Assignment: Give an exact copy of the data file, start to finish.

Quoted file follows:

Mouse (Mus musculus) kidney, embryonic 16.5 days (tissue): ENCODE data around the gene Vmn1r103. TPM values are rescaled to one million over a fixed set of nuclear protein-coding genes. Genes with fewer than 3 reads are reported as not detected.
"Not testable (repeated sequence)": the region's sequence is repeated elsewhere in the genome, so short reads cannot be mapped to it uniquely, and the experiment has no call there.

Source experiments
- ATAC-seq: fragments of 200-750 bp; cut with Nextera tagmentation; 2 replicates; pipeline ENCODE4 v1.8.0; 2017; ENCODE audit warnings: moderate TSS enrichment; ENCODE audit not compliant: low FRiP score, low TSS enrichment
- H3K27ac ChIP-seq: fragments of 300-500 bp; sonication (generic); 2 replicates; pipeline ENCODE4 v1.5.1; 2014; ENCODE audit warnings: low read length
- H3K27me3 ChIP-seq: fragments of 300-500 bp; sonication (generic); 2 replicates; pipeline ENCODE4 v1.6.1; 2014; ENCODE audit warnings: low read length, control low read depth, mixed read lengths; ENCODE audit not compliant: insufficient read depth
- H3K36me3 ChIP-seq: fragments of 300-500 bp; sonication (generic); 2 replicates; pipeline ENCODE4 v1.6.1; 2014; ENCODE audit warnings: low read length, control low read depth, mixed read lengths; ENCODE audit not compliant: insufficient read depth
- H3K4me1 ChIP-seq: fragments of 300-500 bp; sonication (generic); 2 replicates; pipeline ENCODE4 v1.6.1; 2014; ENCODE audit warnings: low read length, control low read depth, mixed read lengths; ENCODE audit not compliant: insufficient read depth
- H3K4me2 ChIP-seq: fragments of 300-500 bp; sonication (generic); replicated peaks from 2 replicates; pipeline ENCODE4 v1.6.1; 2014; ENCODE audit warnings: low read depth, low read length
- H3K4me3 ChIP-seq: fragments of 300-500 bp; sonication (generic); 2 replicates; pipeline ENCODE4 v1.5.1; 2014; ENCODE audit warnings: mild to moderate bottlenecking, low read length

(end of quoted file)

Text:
Mouse (Mus musculus) kidney, embryonic 16.5 days (tissue): ENCODE data around the gene Vmn1r103. TPM values are rescaled to one million over a fixed set of nuclear protein-coding genes. Genes with fewer than 3 reads are reported as not detected.
"Not testable (repeated sequence)": the region's sequence is repeated elsewhere in the genome, so short reads cannot be mapped to it uniquely, and the experiment has no call there.

Source experiments
- ATAC-seq: fragments of 200-750 bp; cut with Nextera tagmentation; 2 replicates; pipeline ENCODE4 v1.8.0; 2017; ENCODE audit warnings: moderate TSS enrichment; ENCODE audit not compliant: low FRiP score, low TSS enrichment
- H3K27ac ChIP-seq: fragments of 300-500 bp; sonication (generic); 2 replicates; pipeline ENCODE4 v1.5.1; 2014; ENCODE audit warnings: low read length
- H3K27me3 ChIP-seq: fragments of 300-500 bp; sonication (generic); 2 replicates; pipeline ENCODE4 v1.6.1; 2014; ENCODE audit warnings: low read length, control low read depth, mixed read lengths; ENCODE audit not compliant: insufficient read depth
- H3K36me3 ChIP-seq: fragments of 300-500 bp; sonication (generic); 2 replicates; pipeline ENCODE4 v1.6.1; 2014; ENCODE audit warnings: low read length, control low read depth, mixed read lengths; ENCODE audit not compliant: insufficient read depth
- H3K4me1 ChIP-seq: fragments of 300-500 bp; sonication (generic); 2 replicates; pipeline ENCODE4 v1.6.1; 2014; ENCODE audit warnings: low read length, control low read depth, mixed read lengths; ENCODE audit not compliant: insufficient read depth
- H3K4me2 ChIP-seq: fragments of 300-500 bp; sonication (generic); replicated peaks from 2 replicates; pipeline ENCODE4 v1.6.1; 2014; ENCODE audit warnings: low read depth, low read length
- H3K4me3 ChIP-seq: fragments of 300-500 bp; sonication (generic); 2 replicates; pipeline ENCODE4 v1.5.1; 2014; ENCODE audit warnings: mild to moderate bottlenecking, low read length